The NLRB ruled this summer that companies may exclude organizers from cafeterias or snack bars, as long as they do not do so in a discriminating manner. Most importantly, the NLRB maintained protections for organizers that prevent companies from excluding them if they are acting like other customers.
So, if companies allow customers to sit at tables and talk to each other or to workers who sit nearby, companies must also allow organizers to similarly sit at tables and talk to workers. To preserve this right, organizers should be careful not to distribute literature or union paraphernalia or to hop from table to table. If they do, this NLRB will rule that companies may kick them out.
In this decision, two union representatives met with about six workers at two tables in a hospital cafeteria for more than one hour. They ate and talked about an organizing campaign and a settlement of an NLRB case. While they spoke, other workers stopped by.
The NLRB emphasized that the representatives laid literature and union pins on the table while they talked. Additionally, literature was passed out to other workers while they talked.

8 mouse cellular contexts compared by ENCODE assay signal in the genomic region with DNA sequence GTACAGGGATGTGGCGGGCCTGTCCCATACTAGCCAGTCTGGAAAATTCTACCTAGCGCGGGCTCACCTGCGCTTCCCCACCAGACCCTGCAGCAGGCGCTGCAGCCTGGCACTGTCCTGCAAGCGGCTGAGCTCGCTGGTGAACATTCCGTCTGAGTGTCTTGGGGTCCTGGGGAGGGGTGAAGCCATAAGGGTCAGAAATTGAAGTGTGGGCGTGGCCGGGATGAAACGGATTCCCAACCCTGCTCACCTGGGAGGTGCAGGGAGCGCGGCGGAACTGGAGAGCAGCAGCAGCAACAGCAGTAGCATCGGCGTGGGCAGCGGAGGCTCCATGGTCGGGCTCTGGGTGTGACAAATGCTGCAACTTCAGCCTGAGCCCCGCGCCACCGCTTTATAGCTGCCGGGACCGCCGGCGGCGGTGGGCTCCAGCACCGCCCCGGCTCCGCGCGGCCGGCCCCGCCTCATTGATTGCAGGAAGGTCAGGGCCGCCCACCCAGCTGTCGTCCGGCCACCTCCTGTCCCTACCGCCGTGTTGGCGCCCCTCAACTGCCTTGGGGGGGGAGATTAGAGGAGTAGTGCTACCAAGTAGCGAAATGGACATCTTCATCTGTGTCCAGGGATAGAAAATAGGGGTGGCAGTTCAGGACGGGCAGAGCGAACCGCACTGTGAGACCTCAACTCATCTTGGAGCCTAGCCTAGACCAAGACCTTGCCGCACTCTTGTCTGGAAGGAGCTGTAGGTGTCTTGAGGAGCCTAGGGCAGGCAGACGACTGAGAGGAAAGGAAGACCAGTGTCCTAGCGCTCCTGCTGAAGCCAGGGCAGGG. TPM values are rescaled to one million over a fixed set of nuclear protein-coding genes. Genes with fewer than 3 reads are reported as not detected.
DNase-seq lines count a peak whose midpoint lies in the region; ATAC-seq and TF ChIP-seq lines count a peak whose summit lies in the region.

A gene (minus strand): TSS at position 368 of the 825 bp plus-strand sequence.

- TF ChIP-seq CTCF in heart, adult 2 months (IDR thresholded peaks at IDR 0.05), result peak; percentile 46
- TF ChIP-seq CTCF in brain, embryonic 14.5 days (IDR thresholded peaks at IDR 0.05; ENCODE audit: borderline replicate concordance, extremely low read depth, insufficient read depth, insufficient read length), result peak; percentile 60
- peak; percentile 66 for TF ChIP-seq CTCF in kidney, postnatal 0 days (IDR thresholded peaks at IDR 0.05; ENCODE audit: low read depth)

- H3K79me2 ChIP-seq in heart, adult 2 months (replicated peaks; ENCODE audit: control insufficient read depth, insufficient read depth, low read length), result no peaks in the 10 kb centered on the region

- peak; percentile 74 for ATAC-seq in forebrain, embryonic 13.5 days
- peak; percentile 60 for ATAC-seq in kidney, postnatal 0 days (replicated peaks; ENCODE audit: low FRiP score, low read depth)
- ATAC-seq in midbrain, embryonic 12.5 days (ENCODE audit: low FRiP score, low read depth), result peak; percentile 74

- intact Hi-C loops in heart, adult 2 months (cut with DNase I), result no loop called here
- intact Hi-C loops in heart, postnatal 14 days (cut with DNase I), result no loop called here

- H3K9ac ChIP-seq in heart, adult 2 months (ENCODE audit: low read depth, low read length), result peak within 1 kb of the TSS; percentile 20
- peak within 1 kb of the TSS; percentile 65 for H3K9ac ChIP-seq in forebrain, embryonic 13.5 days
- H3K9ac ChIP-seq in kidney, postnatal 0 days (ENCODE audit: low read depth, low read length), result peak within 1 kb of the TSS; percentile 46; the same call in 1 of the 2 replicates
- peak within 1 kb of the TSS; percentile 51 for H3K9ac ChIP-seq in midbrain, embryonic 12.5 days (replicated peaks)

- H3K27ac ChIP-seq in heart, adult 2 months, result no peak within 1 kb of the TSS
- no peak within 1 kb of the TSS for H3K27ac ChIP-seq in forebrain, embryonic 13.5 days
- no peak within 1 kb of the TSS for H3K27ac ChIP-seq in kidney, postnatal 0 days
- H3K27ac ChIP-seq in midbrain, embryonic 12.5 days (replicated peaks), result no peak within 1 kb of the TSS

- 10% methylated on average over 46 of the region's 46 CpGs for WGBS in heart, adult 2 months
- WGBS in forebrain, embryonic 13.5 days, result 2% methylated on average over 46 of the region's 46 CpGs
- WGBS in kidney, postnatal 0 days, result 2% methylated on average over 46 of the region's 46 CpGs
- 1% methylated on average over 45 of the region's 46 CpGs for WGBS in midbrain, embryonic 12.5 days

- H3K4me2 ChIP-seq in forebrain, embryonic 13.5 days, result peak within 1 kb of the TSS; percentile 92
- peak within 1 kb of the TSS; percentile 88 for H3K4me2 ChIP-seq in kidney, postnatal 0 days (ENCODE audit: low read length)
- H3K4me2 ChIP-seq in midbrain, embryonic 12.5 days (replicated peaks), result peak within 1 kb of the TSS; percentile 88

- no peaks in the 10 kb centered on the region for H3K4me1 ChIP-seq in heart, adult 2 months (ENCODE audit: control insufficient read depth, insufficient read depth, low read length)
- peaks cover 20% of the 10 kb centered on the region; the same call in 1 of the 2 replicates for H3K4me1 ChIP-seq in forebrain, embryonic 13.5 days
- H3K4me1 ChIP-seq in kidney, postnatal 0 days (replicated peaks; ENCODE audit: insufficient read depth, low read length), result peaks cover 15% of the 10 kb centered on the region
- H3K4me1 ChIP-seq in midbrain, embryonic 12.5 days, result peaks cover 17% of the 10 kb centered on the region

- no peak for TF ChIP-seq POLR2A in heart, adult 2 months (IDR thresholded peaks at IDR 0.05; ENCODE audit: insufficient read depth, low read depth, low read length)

A manager told the representatives that they had to leave, explaining that the cafeteria was only for patients, patients’ families and visitors, and hospital employees. The NLRB ruled that the hospital could lawfully order the organizers to leave because customers did not put stacks of papers or trinkets on the table or pass out documents.
This case shows the importance of organizers acting like other customers when speaking with workers. If they do, even after this case, companies would be unlawfully discriminating if they ask the organizers to leave.
The name of the case is UPMC, 368 NLRB No. 2 (June 14, 2019). If you have any questions about this ruling, please contact George Wiszynski in the Legal Department at email@example.com.
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